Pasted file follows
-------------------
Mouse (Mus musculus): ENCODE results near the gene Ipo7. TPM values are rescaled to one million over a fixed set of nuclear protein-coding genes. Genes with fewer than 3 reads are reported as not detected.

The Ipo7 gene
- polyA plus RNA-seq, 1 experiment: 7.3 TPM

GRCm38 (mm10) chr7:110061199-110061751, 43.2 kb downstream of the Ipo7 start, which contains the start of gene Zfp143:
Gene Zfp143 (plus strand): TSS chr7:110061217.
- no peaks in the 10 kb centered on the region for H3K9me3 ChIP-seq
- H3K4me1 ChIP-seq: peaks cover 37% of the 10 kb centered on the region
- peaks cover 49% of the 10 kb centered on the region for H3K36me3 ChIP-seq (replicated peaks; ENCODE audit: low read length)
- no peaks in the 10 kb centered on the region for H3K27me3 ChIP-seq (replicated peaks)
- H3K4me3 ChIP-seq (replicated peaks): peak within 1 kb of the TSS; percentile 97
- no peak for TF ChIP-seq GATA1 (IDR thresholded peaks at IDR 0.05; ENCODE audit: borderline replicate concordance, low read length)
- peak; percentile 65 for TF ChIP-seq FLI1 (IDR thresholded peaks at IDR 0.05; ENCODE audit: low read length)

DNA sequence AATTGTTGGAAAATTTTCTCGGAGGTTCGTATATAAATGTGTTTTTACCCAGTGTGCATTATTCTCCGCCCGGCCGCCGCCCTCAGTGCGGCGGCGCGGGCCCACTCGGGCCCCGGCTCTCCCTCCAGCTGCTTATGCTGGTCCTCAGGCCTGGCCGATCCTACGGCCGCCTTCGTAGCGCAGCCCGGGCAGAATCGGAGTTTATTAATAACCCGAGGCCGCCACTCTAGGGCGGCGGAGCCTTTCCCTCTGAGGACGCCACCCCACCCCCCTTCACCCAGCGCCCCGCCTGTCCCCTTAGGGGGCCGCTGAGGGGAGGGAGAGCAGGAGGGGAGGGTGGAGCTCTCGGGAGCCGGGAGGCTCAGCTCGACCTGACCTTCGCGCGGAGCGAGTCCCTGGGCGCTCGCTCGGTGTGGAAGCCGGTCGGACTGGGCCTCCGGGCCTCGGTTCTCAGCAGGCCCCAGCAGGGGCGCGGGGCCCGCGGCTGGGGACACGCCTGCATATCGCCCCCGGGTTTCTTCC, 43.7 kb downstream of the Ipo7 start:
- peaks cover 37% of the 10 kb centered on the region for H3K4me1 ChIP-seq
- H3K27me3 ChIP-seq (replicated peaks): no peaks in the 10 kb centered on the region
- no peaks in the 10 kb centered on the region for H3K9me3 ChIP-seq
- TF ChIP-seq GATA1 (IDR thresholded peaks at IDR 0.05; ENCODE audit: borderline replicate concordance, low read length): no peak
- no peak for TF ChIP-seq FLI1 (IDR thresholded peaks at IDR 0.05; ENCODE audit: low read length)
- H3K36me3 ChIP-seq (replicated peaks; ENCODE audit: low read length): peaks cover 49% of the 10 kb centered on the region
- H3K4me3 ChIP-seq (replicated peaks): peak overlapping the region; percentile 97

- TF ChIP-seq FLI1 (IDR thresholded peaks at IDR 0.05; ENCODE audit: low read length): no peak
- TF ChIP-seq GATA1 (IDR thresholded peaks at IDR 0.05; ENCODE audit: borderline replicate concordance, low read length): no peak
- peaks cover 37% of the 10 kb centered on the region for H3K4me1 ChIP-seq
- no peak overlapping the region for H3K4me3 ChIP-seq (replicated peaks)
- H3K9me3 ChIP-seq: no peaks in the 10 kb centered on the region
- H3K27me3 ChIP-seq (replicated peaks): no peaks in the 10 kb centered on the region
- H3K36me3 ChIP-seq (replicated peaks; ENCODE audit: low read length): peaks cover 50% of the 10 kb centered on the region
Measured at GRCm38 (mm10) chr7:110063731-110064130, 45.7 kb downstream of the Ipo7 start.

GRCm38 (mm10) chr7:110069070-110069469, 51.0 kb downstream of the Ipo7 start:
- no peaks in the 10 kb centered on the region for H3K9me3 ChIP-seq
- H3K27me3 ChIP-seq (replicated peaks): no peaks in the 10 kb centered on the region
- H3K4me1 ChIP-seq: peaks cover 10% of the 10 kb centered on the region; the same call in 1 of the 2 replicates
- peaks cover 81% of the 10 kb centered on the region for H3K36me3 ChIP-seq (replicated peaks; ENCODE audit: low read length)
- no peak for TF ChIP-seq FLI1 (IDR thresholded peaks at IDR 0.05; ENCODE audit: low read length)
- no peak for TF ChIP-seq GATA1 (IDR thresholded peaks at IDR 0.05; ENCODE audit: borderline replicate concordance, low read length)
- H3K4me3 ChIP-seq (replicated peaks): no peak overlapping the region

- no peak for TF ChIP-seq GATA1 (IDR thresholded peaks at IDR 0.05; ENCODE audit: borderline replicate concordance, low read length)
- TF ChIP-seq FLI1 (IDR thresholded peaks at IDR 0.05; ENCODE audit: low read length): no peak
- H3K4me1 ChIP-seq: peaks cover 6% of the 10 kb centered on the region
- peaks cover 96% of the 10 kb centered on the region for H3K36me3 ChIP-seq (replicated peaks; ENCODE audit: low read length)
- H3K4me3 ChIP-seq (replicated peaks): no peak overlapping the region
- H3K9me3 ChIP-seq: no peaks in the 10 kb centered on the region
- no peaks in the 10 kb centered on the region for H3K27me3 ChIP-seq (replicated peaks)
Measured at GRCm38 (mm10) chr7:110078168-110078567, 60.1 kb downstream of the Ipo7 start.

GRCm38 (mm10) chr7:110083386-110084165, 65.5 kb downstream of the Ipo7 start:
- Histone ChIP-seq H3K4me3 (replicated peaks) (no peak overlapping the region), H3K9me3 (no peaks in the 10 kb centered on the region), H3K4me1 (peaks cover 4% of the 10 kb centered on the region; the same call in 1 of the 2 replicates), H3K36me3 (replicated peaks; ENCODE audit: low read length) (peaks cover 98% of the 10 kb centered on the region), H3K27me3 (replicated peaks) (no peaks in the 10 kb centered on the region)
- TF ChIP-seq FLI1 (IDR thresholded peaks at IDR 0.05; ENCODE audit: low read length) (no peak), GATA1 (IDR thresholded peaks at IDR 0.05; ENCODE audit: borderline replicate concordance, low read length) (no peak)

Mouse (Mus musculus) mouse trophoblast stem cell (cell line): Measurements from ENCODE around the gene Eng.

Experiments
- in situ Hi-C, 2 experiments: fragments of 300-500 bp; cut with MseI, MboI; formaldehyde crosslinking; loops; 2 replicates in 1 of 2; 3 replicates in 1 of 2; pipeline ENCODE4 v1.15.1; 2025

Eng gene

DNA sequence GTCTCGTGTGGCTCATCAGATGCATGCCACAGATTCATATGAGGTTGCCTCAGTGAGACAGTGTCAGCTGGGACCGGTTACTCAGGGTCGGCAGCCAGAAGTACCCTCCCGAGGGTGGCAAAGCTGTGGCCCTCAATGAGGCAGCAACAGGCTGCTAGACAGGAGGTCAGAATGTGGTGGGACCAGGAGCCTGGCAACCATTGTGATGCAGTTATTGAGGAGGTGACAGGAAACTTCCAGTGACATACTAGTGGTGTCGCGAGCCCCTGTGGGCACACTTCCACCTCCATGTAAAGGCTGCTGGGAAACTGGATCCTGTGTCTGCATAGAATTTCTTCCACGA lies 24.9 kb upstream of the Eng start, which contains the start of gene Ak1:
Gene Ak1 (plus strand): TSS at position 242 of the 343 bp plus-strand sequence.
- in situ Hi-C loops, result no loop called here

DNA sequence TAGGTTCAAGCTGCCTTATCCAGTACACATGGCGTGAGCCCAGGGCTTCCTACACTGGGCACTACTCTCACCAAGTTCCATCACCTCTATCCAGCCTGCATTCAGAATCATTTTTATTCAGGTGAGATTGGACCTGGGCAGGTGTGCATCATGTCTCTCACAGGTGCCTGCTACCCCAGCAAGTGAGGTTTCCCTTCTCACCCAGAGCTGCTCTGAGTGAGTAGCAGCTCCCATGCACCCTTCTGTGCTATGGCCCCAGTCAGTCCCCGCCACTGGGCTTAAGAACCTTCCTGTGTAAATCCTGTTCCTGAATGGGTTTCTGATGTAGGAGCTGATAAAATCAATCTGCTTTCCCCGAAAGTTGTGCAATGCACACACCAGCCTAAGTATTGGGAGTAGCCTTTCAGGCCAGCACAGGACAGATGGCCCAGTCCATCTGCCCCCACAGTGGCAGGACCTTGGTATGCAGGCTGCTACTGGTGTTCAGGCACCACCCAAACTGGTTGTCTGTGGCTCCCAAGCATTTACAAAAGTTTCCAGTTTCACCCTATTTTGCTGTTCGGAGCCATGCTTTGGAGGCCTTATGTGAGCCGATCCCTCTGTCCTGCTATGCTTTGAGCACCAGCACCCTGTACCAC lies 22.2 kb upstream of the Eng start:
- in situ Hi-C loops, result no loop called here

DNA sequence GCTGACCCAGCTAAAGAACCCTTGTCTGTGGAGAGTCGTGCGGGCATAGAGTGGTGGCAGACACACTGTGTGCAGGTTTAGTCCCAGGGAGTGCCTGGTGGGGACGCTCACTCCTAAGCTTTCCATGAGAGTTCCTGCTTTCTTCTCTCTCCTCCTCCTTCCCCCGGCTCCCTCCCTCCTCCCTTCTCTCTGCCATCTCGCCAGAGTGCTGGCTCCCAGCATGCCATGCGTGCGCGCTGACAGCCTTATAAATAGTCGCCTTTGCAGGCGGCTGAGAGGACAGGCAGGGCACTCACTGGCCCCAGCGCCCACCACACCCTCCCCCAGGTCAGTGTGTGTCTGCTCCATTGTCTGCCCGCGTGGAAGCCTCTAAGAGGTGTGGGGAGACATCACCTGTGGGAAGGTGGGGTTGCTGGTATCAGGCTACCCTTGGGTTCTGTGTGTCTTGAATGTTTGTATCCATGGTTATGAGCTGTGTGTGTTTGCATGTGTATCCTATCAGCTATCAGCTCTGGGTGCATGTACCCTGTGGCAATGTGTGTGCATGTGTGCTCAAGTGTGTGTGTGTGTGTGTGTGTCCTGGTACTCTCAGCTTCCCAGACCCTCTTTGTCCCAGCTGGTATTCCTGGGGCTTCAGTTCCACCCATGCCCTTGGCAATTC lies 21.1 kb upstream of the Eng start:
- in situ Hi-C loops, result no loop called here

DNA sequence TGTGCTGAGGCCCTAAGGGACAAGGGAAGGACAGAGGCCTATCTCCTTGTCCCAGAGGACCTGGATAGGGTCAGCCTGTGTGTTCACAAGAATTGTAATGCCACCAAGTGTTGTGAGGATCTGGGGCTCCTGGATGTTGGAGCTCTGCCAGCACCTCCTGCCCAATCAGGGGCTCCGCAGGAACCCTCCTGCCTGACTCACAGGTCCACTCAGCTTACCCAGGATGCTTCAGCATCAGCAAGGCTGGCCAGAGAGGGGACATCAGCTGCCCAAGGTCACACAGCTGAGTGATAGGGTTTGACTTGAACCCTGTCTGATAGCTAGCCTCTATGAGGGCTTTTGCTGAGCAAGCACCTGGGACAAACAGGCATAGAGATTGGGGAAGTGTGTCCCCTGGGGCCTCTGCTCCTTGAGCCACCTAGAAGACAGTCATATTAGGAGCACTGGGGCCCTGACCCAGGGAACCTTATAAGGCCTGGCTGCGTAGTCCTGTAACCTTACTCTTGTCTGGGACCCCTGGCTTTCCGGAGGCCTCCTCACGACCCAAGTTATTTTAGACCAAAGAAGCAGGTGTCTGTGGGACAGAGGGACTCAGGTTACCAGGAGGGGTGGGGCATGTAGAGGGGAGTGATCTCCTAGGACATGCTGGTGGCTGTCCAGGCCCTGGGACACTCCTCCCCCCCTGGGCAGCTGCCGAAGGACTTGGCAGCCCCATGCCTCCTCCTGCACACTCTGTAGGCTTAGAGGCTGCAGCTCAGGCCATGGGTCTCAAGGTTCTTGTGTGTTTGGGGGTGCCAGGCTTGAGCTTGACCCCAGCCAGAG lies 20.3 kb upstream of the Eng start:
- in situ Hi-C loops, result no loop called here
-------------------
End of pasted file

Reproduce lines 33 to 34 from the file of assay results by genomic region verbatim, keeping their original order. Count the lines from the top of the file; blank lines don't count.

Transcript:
- peaks cover 81% of the 10 kb centered on the region for H3K36me3 ChIP-seq (replicated peaks; ENCODE audit: low read length)
- no peak for TF ChIP-seq FLI1 (IDR thresholded peaks at IDR 0.05; ENCODE audit: low read length)